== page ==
However, another participant Hannatu, thinks “the issue here is identifying key products to drive the marketing of destination to Lagos state.” As can be seen the three suggestions are not mutually exclusive, their suggestions are just about which should come first; promotions or (re)articulation of the Master Plan.
There was a scholarly bent to the discussion at the side. Dr. Bello Yekinni Ojo of the University of Port Harcourt threw his intellectual cap into the ring a number of times. He said “it will be practically impossible to market tourism economy of Lagos State without conscious effort to promote tourismprenuship. Tourism resources is different from tourism products. Tourists will be attracted to destinations with tourist products.” He threw more light into what tourisprenuship connotes, “[t]ourism prenureship model explains the need to identify tourists resources with touristic value(i.e Tourism resources stock taking).” Should his interventions come across as too academic, Sam Adeleke offered a perspective that brought home the dynamics of tourism resources? He said “we all know that the water bodies in Lagos are already generating revenue –[but] only for the indigenous families that own such resources – for instance Elegushis, Onirus, etc. We should be honest with conversations regarding our beaches and waterfronts. Lagos is the only city in Africa where the public has to pay to access its beaches. Lagosians will keep travelling out for holidays if we don’t develop and provide value from the money being made from our SAND, SEA assets.” As expected there are people who prefer to view issues holistically, Dansu Bukola sounded a gentle note of caution “I am of the opinion that no matter the edifice we put in place; be it: theme parks, aqua splendor, cinema, historical landmarks etc., without addressing the issue of security would be running around in circles.”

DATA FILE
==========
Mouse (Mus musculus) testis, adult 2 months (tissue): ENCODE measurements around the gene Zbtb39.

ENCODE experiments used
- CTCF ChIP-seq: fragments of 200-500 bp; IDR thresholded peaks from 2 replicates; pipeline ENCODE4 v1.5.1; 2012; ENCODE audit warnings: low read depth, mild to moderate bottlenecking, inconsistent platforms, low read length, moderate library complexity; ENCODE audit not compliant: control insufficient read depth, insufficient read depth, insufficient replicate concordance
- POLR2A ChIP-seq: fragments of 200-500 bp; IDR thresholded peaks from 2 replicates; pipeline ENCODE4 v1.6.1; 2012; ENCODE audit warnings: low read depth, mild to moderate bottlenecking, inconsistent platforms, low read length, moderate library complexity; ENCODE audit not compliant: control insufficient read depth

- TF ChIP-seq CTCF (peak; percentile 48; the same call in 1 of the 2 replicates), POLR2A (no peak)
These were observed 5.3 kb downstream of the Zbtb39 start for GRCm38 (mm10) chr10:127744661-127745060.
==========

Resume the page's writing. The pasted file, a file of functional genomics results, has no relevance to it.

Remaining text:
If the reactions above were to the first presenter, you just can imagine the groundswell of reactions to the two other speakers.
Since it is impossible to reflect all that was expressed during the two-hour webinar let this brief selection end with the contribution from Amanda Banjo “[t]hese are all the basics of tourism in terms of theory. It is all well and good to talk about museums and galleries and deep sea diving. What about the supporting infrastructure all around those activities. You can’t expect visitors to arrive without emergency services or adequate medical care for example if they need healthcare if there are accidents etc. Tourism is all about the entire journey. A holiday is all about how it makes you feel. When people go to Paris they feel great they enjoy themselves because nobody harasses them for anything. So Tourism is all about the entire journey right from the moment you hear about they place you are going to visit. What do people hear about Lagos. What do they think and what are their impression, when they finally make up their mind how easy is it for them to book a flight, get a visa, arrive safely on their own ! Can they take a bus or a taxi from airport ?? How do they get to their hotel, traffic police on route, clearing customs, immigration etc. The whole journey”
It is a fact that the webinar started with technical glitches but technology is not that friendly to a developing nation like ours. There is so much to be said about what was unsaid at the webinar but kudos must go to Dayo Adesugba the younger brother of Professor Adesoji Adesugba. He came “very prepared” when compared to other presenters.